We obtained all demographical, clinical, and pathologic data from our prospective CLM database and patients’ charts. Preoperative chemotherapy (defined as received within the 6 months before CLM surgery) regimen was decided by the referring oncologist based on institutional protocols and routine practice. Patients underwent protocolized preoperative CLM staging (imaging and blood tests including tumor markers and liver function tests), postoperative care, and follow-up as previously described . All patients were appointed to the Liver Surgery and Transplantation Clinic 1 month after discharge to record and grade the presence of complications during this postoperative period according to the Clavien-Dindo classification . As per our Institution policy , CLM diagnosed before, during, or within 90 days of CRC resection were classified as synchronous and those CLM diagnosed at least 90 days after CRC resection were classified as metachronous. We defined major hepatectomy as the resection of three or more liver segments.
HVPG was obtained in all patients through a standard transjugular approach under local anesthesia. Briefly, we placed an 8-Fr venous catheter introducer in the right internal jugular vein with the Seldinger technique, measured wedge and free hepatic venous pressures, and calculated HVPG as the difference between them. We defined HVPG as normal when it was under 5 mmHg, as subclinical PHT when HVPG was between 6 and 9 mmHg, and as clinically significant PHT when HVPG was 10 mmHg or more regardless of the presence of clinical signs of PHT .
Elastography was obtained in all patients lying in the dorsal decubitus position with the right arm in maximal abduction. The measures were performed on the right lobe of the liver through intercostal spaces and values expressed in kilopascals (kPa) as previously described . We defined normal elastography as stiffness under 7 kPa, presence of fibrosis when stiffness was between 7 and 14 kPa, and cirrhosis when stiffness was over 14 kPa.
Histological analysis was performed by a local experienced liver pathologist who was unaware of the treatment modality. Surgical specimens were processed and sampled as routinely according internal cut-up protocols. The number of tumors, size, distance to the transection margin, and capsular involvement were recorded, as well as the presence, distribution and approximate percentage of reticulated areas of congestion or hemorrhage, or parenchymal nodularity. At least one sample of non-tumoral liver more than 2 cm distant from the tumor was taken, with representation of the macroscopic lesions if present. The microscopic evaluation of the lesions on the background parenchyma was based on hematoxylin-eosin, Masson’s trichrome, and reticulin stains. SOS was diagnosed and graded according to previously published criteria . Briefly, the diagnosis of SOS was made when sinusoidal dilatation, sinusoidal congestion, and hepatocellular atrophy coexisted. Other lesions such as endothelial rupture with erythrocyte extravasation at the Disse space, central vein obliteration, nodular regenerative hyperplasia, and perisinusoidal fibrosis were also recorded. Finally, the degree of steatosis was assessed if present according to previous published criteria .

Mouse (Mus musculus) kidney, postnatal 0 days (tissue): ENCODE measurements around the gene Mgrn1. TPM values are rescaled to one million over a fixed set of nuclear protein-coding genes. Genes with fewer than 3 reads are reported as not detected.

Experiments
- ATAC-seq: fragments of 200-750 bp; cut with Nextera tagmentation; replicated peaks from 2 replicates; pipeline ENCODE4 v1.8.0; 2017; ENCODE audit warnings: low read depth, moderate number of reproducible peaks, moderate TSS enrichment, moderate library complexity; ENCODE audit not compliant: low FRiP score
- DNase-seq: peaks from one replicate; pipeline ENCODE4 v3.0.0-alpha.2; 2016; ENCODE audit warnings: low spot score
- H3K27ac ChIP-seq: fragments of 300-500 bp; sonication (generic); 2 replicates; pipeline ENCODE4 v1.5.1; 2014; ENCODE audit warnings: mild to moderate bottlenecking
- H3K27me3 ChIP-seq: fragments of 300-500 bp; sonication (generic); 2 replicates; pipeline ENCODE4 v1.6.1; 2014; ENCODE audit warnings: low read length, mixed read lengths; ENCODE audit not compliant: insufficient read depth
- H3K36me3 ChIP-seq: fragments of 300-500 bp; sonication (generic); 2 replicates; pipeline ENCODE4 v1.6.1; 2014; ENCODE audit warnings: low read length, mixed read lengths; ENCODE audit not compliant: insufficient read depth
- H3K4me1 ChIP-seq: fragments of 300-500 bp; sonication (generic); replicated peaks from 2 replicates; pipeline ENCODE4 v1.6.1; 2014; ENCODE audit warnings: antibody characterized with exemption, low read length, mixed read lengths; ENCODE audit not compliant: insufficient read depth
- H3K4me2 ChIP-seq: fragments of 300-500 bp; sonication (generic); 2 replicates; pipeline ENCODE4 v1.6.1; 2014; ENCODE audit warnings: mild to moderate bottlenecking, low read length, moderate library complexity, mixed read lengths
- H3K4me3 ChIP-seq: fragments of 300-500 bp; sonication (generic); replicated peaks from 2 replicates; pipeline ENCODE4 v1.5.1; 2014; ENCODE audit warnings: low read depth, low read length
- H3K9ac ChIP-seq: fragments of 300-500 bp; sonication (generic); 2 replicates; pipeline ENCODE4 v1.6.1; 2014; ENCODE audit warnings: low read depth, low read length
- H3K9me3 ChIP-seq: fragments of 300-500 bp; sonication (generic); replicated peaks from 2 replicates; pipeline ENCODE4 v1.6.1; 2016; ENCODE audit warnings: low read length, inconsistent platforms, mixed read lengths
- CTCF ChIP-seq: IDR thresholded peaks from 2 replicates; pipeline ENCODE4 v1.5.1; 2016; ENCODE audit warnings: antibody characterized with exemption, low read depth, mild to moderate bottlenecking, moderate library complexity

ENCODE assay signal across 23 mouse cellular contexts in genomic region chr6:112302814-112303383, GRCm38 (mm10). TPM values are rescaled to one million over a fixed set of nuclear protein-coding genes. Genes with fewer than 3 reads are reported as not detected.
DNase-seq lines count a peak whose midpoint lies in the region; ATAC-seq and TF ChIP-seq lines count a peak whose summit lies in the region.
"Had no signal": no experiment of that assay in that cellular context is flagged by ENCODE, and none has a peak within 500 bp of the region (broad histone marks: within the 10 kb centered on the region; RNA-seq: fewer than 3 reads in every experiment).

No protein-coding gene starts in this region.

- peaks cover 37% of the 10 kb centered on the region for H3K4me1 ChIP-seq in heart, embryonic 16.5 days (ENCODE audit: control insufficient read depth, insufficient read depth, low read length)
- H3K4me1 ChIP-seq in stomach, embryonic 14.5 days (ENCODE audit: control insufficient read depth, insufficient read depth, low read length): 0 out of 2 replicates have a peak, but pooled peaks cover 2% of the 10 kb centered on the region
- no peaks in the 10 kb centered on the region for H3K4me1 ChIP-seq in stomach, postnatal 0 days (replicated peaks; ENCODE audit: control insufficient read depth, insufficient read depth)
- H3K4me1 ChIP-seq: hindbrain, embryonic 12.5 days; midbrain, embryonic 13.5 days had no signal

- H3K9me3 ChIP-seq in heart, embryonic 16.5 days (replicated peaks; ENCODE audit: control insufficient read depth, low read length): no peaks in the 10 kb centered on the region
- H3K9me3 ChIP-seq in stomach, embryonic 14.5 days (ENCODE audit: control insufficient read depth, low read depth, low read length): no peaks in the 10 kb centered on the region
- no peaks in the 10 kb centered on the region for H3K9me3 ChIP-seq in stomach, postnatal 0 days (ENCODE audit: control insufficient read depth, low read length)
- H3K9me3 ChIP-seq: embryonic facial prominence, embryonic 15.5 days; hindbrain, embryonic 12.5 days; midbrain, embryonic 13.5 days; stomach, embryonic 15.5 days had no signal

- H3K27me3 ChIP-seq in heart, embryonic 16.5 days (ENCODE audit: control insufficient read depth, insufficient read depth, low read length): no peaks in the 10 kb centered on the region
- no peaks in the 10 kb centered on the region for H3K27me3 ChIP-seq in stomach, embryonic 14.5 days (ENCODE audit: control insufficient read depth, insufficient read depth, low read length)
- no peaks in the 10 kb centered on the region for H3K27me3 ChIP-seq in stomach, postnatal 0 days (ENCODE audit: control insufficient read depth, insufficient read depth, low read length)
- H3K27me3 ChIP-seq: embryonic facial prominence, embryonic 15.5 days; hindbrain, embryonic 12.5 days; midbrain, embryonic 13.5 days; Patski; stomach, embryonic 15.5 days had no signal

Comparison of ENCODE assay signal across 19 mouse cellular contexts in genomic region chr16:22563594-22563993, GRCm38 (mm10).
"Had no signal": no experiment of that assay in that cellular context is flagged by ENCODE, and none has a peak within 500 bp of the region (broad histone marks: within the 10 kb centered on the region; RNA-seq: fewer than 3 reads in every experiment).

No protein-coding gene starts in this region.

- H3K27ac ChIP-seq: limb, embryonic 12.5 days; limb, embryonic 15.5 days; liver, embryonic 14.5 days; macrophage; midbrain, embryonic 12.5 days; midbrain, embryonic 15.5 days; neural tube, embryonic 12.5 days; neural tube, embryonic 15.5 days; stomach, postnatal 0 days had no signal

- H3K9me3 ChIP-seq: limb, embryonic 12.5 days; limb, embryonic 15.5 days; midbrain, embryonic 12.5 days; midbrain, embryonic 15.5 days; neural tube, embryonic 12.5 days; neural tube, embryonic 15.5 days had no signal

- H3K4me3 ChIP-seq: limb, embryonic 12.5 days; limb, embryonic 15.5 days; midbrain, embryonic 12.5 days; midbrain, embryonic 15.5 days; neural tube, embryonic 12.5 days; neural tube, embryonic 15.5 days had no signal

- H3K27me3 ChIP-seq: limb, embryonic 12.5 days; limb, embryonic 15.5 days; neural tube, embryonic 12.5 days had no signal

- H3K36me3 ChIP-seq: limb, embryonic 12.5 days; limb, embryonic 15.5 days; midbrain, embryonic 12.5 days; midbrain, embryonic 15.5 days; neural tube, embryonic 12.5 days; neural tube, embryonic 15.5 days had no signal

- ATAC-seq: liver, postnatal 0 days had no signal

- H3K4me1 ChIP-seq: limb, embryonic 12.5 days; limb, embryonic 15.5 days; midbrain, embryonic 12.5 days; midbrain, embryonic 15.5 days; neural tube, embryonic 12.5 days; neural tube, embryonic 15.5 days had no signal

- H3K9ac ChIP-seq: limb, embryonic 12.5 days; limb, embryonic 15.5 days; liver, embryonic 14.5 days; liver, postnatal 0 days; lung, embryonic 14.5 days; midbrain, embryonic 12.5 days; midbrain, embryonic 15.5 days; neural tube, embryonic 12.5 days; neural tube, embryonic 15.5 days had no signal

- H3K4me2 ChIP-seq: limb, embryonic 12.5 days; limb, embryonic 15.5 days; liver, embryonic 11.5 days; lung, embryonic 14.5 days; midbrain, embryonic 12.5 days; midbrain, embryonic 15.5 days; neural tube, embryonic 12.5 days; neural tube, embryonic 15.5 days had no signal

The patients were classified into different groups according to whether they had or not received oxaliplatin-based chemotherapy (OBC) (thus, investigated and control groups respectively), according to the presence of SOS at the pathology exam, and whether they had major postoperative complications (defined as grade III or higher in the Clavien-Dindo classification during the 30 days after the CLM operation).
All quantitative variables were tested with the Shapiro-Wilk test to ascertain normal distributions. We described quantitative variables as mean (standard deviation) or as median (interquartile range) when distribution was not normal. Qualitative variables were expressed as number and % and compared with chi-square test. We compared groups with Student’s t test, Mann-Whitney U test or Fisher’s exact test as appropriate. A p value under 0.05 was considered statistically significant. All statistical calculations were performed with the “Statistical Package for the Social Sciences” version 22.0 for Windows (SPSS, Chicago, IL, USA).
Twenty patients fulfilled the inclusion criteria during the study period. Demographic and preoperative data of the patients are shown on Tables 1 and and2.2. Eleven patients (55%) received preoperative OBC, with two of these patients receiving also biological agents (one panitumumab and another one bevacizumab). The median number of cycles of chemotherapy per patient was 6 (range 1–12). In three patients of the series, prothrombin time was under 80%, and only four patients had platelets under 150,000, although all patients had platelets over 100,000. The majority of patients had normal HVPG values, and no patients had significant PHT. Three patients (15%) had liver stiffness over 7 kPa, but no patients had stiffness values over 9 kPa.